I can’t get behind pulling out on debates that matter.

At the last minute, John Tory withdrew from the TTC Riders’ debate (Sept. 15), the housing debate (Oct. 17), and the waterfront debate (also Sept. 15). Aren’t transit, housing, and the environment three issues central to most Torontonians, particularly those in need?

The withdrawals beg the question: when faced with having to defend his most central arguments, particularly his “SmartTrack” transit plan which has come under major fire for its financial feasibility, is John Tory just going to pull out?

I can’t get behind denying white the existence of white privilege.

In a rare moment of actual anger in this campaign, I responded to the above comments by Mr. Tory in response to the question by Global reporter Peter Kim“Does white privilege exist?” — hinting that, ultimately, Tory is simply a Ford with a better vocabulary.

Thanks to the Torontoist‘s Desmond Cole for the detailed response to the reality of white privilege in light of Mr. Tory’s comments (note: The Torontoist gave an official endorsement to Olivia Chow this week — you’re welcome for the “do better” slogan!).

…and of course, without a further elaboration on white privilege, this wonderful piece by Jon Stewart from earlier this year seems to fit the occasion.

I can’t get behind getting Rogered.

In the 1990s, Rogers launched negative option billing plans for subscribers. Under its plan, Rogers added new stations and new fees without consent and would only drop them if a subscriber specifically declined the new stations. The move sparked massive consumer outrage and led to Parliament passing a law in 1999 effectively banning the practice – The Toronto Star.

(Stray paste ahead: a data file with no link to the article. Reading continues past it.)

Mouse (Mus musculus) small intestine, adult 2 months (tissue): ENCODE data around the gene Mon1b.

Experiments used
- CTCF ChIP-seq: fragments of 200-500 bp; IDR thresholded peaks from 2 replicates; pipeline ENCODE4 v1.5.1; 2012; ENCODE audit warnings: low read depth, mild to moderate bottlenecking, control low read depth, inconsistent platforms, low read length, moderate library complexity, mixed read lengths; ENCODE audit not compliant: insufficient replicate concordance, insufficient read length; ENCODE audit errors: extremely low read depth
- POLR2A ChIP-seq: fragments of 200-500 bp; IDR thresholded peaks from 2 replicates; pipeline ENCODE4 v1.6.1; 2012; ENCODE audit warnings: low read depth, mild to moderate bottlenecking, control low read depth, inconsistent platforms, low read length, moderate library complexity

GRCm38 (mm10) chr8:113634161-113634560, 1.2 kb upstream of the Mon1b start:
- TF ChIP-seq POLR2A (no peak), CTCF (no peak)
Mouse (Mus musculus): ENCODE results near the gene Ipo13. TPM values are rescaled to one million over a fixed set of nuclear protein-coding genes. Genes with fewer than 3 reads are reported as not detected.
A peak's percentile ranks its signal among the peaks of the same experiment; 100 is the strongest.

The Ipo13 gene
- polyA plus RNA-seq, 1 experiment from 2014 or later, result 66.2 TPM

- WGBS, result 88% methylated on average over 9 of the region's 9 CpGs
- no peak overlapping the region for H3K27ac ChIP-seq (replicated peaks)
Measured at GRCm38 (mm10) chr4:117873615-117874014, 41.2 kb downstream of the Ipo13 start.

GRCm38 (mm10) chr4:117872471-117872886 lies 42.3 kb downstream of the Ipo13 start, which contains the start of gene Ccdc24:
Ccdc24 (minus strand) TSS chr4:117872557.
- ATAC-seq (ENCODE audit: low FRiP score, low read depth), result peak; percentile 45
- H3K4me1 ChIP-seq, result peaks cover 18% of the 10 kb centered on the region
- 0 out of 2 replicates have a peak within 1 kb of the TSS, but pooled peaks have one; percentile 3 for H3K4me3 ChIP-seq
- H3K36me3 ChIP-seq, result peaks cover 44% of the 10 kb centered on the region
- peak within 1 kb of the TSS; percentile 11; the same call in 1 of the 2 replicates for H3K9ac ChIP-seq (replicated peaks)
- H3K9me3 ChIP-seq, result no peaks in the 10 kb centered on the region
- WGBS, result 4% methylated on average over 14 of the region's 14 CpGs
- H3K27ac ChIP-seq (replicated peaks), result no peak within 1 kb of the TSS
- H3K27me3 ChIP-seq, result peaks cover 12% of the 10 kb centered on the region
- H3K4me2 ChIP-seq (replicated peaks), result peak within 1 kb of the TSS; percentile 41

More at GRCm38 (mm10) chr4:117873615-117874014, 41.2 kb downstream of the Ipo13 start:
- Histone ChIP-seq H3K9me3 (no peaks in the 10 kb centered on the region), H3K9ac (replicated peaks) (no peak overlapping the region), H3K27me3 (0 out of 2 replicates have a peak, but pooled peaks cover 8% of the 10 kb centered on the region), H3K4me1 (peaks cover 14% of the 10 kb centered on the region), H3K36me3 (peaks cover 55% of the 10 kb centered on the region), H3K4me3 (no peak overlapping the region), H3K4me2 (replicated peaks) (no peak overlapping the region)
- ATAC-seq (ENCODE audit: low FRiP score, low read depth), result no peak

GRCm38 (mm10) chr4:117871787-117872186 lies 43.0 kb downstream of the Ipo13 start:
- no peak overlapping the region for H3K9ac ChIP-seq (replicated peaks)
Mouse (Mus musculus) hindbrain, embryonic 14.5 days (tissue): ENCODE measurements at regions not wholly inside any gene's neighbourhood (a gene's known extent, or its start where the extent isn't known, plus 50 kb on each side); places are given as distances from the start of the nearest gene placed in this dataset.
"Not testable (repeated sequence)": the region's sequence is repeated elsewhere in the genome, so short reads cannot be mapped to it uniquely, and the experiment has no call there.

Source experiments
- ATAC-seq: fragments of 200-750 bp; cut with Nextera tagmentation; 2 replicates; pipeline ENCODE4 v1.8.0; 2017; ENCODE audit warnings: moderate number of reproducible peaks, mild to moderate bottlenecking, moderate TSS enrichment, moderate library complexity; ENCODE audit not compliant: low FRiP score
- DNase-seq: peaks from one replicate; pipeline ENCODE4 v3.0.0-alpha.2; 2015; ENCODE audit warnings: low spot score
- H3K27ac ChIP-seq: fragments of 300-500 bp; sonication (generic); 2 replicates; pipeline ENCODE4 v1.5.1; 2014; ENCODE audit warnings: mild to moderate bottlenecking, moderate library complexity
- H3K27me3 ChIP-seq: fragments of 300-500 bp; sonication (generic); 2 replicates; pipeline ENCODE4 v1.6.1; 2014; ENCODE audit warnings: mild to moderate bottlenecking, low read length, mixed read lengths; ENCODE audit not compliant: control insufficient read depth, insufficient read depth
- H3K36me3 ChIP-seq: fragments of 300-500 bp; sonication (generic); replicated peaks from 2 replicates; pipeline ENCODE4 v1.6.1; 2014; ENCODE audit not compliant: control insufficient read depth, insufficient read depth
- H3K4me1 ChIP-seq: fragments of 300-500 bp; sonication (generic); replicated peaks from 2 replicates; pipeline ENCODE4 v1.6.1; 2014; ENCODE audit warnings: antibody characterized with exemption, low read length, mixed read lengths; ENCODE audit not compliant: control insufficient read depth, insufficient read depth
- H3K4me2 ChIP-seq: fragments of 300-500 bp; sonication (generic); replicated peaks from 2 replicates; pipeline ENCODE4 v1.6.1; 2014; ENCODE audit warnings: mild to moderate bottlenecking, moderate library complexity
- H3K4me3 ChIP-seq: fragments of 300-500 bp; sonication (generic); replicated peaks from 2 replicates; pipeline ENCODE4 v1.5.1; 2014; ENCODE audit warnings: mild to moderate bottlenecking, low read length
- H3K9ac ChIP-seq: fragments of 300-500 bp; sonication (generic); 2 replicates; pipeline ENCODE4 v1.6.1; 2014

John Tory ran Rogers media from 1995 to 1999 and Rogers Cable from 1999 to 2003.

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Ever been Rogered? Tory’s your guy.

I can’t get behind faith-based public funding for schools.

“It’s still called the theory of evolution. They teach evolution in the Ontario curriculum, but they also could teach the fact to the children that there are other theories that people have out there that are part of some Christian beliefs” – John Tory

As leader of the Ontario conservatives, against the advice of his own party, Tory pledged to extend $400 million in public funding to faith-based religious schools. The promise deeply split Ontario, and the Conservatives saw a massive plunge in polls as a result, ultimately losing the provincial election in 2007.

John Tory isn’t being called the Mitt Romney of Canada for nothing.

But I CAN get behind a progressive city council.

These are just some of the reasons why I don’t believe John Tory as mayor would be the “SmartTrack” for Toronto.

However, if elected as mayor, John Tory’s one vote on a council of 45 would, like that of the Fords (regularly losing votes 43-2), carry little weight. Electing a progressive council is absolutely essential on October 27 — which leads us to the next week of entries coming up on robbnotford.com.

We can do BETTER, Toronto!

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About robbnotford

Mayoral Candidate for Toronto 2014. #robbnotford
This entry was posted in Accessibility, Budget, Buses, Candidates, Civic Participation, Communities, Debate, Democracy, Diversity, Doug Ford, Environment, Feminism, Housing, John Tory, Leadership, LGBT Rights, LRT, My Campaign, No Jets TO, Olivia Chow, Ontario Election, Participation, Rob Ford, Social Services, Subways, Taxes, Toronto Island, Transit, TTC, Waterfront, We Can Do Better Toronto and tagged , , , , , , , , , , , , , , , , , , , , , , , , , , , , , , , , , , , , , , . Bookmark the permalink.

One Response to Why I Can’t Get Behind John Tory

  1. Pingback: Thank you, Toronto! | Robb Not Ford